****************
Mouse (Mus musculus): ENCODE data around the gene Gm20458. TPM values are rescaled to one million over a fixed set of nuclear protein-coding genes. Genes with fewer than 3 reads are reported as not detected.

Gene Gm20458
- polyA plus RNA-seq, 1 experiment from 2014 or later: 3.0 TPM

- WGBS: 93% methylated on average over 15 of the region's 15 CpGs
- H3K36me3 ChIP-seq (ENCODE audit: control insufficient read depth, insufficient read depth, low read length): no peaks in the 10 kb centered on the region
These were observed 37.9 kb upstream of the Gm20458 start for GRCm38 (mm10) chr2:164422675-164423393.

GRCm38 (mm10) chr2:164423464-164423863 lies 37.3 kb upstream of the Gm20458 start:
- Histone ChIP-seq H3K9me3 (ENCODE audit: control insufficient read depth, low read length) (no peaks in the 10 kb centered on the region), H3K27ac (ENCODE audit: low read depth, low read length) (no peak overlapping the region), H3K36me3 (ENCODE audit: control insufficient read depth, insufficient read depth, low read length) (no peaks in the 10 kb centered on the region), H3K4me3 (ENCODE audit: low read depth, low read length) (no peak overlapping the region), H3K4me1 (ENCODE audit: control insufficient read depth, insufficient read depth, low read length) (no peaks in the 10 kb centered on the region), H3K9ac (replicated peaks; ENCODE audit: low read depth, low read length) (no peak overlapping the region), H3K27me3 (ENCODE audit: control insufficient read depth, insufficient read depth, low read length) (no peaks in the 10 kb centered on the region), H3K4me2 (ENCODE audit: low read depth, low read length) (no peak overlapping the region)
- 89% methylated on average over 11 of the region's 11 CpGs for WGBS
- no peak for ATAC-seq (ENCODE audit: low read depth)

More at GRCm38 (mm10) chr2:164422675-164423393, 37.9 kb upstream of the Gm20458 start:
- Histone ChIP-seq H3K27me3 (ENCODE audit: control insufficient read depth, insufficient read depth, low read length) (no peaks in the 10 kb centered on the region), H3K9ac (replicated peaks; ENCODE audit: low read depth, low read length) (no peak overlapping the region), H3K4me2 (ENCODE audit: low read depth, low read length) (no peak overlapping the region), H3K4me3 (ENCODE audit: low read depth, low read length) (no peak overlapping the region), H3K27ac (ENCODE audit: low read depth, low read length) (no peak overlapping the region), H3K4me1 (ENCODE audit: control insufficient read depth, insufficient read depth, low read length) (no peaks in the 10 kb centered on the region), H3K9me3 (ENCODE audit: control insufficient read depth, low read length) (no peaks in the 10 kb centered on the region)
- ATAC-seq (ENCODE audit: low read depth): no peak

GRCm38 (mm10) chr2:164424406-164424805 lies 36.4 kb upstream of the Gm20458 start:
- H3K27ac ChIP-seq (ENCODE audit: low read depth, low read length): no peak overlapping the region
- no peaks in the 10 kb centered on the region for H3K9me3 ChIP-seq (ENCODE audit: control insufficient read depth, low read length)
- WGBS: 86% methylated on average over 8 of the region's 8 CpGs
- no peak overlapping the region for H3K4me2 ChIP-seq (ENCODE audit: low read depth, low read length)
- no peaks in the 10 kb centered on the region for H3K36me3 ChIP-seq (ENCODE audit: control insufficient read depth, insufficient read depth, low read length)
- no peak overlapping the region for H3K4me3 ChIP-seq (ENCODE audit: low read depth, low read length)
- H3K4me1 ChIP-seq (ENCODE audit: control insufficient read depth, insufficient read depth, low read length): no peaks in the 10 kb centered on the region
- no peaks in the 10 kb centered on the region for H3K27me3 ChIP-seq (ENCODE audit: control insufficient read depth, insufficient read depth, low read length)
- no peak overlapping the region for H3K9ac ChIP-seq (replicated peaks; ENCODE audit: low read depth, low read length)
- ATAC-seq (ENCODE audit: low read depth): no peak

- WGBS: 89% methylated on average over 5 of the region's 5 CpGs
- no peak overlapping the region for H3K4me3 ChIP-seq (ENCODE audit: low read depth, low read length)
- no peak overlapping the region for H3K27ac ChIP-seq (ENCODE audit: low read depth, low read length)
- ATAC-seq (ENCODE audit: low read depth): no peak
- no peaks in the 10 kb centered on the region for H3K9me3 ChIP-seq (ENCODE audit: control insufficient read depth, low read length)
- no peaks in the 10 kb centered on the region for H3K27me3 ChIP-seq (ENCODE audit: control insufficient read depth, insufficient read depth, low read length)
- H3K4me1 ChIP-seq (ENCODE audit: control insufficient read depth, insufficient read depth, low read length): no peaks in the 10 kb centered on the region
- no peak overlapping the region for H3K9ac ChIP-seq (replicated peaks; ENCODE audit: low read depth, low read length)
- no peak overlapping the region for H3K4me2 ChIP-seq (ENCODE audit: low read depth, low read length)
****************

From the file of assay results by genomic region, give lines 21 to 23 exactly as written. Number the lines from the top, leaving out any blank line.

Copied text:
- H3K4me1 ChIP-seq (ENCODE audit: control insufficient read depth, insufficient read depth, low read length): no peaks in the 10 kb centered on the region
- no peaks in the 10 kb centered on the region for H3K27me3 ChIP-seq (ENCODE audit: control insufficient read depth, insufficient read depth, low read length)
- no peak overlapping the region for H3K9ac ChIP-seq (replicated peaks; ENCODE audit: low read depth, low read length)